AAJ: What a great experience for those kids!

MV: I feel that this is the best way to, hopefully, keep jazz music and jazz education going. If we can really get the kids turned on to the music, they will not only be the future performers, but also the future audience for those and other performers.

AAJ: What are the initial plans for Prescott 2020?

MV: We will have some "new blood" as far as musicians go for next year. Scotty Barnhart, trumpeter and leader of the Count Basie Orchestra has already accepted our offer to perform next year. There will be some other new faces as far as musicians and singers go to change things up a bit. We have a wonderful new volunteer committee that is willing to work hard for the future. We will do even more work to gain sponsors and ad sales for our program. Expect more community involvement as well. We plan to add another school or two for our clinics on Saturday. We are also looking at live streaming the Saturday night performance if a sponsor steps up.

AAJ: I know you are planning 2020's Kenton Legacy Band Tour. Please fill us in on what's planned.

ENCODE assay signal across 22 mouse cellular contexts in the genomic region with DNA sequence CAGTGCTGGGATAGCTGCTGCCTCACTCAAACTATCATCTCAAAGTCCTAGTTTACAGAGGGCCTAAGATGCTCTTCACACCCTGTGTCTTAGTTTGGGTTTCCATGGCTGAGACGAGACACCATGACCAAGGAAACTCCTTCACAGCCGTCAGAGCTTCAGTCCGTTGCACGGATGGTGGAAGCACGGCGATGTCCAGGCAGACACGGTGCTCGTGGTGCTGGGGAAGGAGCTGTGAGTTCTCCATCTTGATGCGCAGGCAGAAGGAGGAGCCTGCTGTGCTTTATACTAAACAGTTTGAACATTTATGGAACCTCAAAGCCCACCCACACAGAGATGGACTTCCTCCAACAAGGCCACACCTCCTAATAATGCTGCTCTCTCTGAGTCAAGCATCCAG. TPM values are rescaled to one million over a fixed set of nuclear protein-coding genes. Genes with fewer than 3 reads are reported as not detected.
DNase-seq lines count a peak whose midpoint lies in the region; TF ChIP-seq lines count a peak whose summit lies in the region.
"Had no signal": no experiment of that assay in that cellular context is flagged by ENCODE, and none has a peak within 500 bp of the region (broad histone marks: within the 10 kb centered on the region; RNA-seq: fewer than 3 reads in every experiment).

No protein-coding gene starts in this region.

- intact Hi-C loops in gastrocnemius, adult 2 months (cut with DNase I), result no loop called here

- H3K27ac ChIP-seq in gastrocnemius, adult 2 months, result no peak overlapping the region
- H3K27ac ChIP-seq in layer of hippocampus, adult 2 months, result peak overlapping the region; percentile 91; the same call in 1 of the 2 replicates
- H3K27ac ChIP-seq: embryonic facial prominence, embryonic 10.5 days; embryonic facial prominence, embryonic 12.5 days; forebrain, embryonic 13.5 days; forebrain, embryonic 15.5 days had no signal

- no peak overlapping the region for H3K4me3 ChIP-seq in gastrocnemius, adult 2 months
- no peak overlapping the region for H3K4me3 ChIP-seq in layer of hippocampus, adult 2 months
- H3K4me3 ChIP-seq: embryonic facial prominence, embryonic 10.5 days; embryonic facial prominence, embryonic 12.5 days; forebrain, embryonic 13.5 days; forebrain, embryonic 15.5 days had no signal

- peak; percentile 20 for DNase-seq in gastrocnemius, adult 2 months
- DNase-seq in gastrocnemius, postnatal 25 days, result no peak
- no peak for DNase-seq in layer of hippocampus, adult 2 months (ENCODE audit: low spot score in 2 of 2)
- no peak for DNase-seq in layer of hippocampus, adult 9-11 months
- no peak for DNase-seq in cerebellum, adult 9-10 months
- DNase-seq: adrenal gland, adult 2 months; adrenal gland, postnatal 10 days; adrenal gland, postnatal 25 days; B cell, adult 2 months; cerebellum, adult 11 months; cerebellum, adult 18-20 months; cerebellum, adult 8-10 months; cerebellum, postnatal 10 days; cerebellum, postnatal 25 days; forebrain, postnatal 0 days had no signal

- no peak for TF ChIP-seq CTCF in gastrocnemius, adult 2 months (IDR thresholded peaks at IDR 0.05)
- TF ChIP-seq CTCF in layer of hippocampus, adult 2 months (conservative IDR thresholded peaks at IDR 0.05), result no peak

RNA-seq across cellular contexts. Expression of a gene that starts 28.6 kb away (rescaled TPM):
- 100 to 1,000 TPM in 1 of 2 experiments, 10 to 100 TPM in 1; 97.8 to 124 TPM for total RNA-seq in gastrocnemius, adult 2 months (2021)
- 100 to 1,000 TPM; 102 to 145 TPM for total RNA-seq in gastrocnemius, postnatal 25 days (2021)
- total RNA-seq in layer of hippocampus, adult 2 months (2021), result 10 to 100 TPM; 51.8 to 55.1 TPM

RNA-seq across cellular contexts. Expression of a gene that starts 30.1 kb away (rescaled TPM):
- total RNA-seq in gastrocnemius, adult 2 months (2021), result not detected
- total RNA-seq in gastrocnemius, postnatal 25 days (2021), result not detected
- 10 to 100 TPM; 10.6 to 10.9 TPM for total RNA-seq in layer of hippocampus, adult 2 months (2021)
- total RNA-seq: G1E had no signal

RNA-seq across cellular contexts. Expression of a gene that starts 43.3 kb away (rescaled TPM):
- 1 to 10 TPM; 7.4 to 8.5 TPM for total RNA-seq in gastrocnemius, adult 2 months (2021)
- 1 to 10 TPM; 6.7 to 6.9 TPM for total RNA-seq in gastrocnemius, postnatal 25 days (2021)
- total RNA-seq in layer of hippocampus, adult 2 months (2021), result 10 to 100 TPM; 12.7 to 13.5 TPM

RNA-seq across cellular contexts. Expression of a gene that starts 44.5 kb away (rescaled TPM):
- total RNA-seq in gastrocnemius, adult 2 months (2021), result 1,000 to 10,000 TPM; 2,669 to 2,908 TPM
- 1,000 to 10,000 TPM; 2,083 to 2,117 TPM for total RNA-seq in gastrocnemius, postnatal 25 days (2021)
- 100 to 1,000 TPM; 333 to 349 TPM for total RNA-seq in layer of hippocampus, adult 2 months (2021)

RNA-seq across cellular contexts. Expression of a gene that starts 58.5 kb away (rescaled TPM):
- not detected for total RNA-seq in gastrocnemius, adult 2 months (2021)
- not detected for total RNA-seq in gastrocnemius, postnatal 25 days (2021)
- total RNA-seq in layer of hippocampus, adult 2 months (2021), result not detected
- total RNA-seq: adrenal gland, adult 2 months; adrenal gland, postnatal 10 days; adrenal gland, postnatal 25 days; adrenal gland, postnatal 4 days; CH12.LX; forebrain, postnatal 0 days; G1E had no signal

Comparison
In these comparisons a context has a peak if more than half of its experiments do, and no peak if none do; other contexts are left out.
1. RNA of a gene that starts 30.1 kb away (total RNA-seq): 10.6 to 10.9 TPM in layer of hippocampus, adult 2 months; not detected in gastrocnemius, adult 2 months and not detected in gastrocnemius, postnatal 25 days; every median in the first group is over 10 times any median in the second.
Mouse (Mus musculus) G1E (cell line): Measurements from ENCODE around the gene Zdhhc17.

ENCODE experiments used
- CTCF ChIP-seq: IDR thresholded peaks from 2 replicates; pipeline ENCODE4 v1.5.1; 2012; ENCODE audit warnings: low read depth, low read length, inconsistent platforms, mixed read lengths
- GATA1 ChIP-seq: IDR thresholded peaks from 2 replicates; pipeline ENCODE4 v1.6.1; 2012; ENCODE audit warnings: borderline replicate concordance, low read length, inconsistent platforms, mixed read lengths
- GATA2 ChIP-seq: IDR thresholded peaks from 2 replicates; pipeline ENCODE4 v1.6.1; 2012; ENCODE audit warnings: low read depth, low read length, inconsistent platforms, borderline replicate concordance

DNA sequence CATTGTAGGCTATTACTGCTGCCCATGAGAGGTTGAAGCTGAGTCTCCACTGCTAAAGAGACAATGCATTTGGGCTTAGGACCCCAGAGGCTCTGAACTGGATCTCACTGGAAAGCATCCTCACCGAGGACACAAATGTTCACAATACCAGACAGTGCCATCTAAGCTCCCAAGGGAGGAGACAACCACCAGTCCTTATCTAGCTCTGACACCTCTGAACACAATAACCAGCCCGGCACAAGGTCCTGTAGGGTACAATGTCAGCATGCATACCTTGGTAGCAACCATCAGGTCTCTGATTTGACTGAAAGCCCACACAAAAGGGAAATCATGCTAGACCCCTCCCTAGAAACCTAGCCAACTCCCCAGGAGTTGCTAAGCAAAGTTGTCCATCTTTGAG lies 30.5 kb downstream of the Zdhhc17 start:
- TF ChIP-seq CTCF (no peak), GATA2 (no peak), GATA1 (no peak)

MV: Our tour is already over half booked. It's in the Midwest this year. We are starting in Kansas City, working our way over into Illinois, and then heading south through Arkansas and Oklahoma into Texas. We will end the tour at Lamar University in Beaumont, Texas—where Rick Condit teaches—for their annual jazz festival. We still have some open dates that need to be filled in and that is what we are working on now.

AAJ: There aren't many big bands touring nowadays. How do you do it?

MV: I am asked this question constantly. My joke is that somehow Stan Kenton and Clark Terry must have "infused" some of their blood into my body and made sure that I would keep this going. The other part is that I guess I am either stupid enough or just plain ornery enough to believe that we HAVE to keep the band on the road to help get new audiences turned on to the music. It seems to get harder every year, but I am determined to keep this going as long as I can. One of the main things that we need is people to donate to Friends of Big Band Jazz to help sponsor our tours. The schools themselves really can't afford a band like ours anymore, and sponsorship donations help us keep the price of the band down so that we can do these tours. Folks can donate at our website.

AAJ: Is this a "Ghost Band?"

MV: We really believe that we are NOT a "Ghost Band." Most "ghost bands" play mainly the music of whatever band leader from 50 to 70 years ago. In keeping with Stan Kenton's belief in creating new music, at least half of all our performances are pieces that are new arrangements and compositions in the Kenton style. Most of these charts are done by members of our band. Also, most ghost bands only do concerts and dances. Most of our gigs on tour are in schools, where we do a free afternoon clinic with the whole band with local students.

AAJ: Who's in the Kenton Legacy band?